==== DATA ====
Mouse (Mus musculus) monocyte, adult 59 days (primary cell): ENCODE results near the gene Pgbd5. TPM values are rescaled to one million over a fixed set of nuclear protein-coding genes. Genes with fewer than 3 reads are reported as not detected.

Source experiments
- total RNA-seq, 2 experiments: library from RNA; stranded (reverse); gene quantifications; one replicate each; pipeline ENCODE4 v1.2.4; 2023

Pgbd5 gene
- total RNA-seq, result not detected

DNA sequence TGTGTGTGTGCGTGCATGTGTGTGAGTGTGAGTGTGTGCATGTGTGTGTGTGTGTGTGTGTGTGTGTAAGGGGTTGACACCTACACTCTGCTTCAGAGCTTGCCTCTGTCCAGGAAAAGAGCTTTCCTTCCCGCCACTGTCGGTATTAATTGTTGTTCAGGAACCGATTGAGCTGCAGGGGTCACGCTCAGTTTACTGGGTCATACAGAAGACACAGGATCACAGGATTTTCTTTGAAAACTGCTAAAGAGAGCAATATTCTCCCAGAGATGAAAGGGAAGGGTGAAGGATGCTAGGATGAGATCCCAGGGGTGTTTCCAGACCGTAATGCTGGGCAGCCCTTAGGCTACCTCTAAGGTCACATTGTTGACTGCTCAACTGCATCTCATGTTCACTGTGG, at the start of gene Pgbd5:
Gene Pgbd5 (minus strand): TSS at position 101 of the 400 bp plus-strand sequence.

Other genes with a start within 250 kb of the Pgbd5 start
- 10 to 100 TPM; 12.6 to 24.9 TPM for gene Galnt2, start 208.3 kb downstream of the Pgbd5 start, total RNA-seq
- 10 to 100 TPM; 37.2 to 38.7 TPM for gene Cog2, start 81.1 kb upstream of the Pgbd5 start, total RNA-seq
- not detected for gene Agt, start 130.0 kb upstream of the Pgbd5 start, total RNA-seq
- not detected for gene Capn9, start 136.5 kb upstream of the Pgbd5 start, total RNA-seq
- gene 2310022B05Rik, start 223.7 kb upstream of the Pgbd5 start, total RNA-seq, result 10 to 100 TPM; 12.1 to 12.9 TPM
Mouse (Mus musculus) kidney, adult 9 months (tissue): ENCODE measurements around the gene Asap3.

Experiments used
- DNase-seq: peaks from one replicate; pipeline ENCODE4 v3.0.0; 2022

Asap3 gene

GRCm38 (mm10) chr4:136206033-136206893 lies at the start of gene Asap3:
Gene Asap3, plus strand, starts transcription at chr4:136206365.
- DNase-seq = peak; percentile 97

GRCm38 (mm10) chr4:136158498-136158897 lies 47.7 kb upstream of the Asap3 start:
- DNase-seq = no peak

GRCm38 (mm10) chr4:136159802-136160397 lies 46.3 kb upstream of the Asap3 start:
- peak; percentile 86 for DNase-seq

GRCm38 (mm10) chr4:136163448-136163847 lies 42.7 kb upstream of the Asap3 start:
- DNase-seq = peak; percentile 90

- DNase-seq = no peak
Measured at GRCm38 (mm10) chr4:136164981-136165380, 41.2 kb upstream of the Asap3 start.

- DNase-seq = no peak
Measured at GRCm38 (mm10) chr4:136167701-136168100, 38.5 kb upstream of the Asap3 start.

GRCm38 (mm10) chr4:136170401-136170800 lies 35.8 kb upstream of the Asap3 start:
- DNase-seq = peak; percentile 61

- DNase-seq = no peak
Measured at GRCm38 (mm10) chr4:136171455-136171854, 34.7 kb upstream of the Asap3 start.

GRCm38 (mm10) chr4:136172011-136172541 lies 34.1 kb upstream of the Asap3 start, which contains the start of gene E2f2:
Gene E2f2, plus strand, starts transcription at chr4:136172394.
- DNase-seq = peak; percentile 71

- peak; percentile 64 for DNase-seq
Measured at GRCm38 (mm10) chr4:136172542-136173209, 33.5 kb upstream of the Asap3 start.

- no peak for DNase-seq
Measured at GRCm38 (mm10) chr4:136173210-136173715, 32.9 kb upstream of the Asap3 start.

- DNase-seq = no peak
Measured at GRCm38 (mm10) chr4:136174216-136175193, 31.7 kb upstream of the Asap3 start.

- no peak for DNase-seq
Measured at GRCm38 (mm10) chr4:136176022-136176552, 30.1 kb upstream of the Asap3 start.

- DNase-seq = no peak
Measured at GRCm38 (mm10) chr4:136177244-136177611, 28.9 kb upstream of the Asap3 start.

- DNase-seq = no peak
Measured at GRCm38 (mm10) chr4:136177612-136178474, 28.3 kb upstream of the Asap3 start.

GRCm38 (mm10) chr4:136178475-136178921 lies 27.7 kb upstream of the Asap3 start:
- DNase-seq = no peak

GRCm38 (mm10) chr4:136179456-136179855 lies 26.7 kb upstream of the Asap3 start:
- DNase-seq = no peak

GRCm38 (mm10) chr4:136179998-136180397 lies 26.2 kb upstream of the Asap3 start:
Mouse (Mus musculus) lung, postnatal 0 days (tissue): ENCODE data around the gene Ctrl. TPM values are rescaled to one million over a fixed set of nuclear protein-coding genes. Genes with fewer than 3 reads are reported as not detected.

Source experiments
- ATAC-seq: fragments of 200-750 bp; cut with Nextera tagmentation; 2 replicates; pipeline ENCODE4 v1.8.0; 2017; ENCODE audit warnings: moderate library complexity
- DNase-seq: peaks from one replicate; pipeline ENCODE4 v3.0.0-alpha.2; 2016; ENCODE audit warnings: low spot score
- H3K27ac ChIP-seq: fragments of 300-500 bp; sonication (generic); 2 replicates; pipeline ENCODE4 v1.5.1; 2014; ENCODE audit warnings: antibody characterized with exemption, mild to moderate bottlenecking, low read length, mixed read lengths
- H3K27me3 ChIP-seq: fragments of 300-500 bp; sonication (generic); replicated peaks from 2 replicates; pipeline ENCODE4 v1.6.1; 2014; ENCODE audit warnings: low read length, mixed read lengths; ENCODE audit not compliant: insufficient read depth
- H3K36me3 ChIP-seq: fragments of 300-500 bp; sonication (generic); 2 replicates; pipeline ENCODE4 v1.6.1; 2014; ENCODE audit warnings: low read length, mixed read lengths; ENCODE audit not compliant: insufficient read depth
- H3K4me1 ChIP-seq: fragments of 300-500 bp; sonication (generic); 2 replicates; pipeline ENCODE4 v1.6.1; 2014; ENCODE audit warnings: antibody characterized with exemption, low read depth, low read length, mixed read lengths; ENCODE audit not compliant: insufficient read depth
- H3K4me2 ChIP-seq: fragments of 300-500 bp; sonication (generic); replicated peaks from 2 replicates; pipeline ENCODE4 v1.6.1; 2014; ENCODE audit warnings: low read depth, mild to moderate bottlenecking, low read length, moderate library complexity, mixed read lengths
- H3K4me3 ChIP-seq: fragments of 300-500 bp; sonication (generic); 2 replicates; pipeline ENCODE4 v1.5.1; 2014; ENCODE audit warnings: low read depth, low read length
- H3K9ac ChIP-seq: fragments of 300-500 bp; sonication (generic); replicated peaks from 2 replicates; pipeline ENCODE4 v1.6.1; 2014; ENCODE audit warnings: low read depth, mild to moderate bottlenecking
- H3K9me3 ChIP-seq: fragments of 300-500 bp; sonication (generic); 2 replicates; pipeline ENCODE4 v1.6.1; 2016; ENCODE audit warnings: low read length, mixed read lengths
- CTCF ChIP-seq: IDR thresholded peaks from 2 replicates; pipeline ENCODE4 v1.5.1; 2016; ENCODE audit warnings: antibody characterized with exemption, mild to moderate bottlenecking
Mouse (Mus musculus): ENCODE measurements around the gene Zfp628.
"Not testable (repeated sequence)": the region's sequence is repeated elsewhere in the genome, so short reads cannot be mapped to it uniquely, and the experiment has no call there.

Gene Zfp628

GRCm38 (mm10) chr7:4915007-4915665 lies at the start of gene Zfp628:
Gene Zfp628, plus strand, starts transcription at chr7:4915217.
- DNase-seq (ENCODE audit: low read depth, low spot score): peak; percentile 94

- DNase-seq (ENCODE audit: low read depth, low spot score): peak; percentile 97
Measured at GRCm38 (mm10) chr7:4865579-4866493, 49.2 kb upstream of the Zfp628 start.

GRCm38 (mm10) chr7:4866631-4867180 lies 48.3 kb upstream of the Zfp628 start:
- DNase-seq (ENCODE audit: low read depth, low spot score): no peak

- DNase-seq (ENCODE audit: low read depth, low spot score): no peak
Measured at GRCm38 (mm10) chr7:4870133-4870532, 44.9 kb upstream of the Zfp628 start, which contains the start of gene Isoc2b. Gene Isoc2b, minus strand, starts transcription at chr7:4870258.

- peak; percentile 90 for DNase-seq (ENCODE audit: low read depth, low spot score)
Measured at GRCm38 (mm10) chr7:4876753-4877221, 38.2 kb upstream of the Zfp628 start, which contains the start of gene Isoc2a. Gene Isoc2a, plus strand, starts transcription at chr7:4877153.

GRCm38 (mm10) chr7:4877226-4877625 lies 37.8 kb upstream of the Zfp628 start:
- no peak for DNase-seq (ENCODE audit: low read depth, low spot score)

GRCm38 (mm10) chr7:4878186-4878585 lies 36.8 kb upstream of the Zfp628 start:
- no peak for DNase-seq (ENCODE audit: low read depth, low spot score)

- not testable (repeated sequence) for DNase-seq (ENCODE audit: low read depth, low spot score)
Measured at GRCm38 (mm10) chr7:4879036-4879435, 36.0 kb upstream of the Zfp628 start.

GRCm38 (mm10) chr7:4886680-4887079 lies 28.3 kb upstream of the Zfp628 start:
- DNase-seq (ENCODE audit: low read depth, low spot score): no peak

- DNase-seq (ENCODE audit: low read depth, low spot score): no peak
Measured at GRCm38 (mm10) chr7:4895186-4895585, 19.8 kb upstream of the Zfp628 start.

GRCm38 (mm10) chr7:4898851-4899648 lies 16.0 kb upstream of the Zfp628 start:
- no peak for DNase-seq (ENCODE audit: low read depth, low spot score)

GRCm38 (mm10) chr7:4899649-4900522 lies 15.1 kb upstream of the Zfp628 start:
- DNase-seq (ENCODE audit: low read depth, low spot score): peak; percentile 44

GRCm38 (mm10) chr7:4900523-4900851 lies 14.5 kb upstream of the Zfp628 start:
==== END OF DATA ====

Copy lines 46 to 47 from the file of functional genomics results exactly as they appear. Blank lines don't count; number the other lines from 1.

- DNase-seq = no peak
Measured at GRCm38 (mm10) chr4:136177244-136177611, 28.9 kb upstream of the Asap3 start.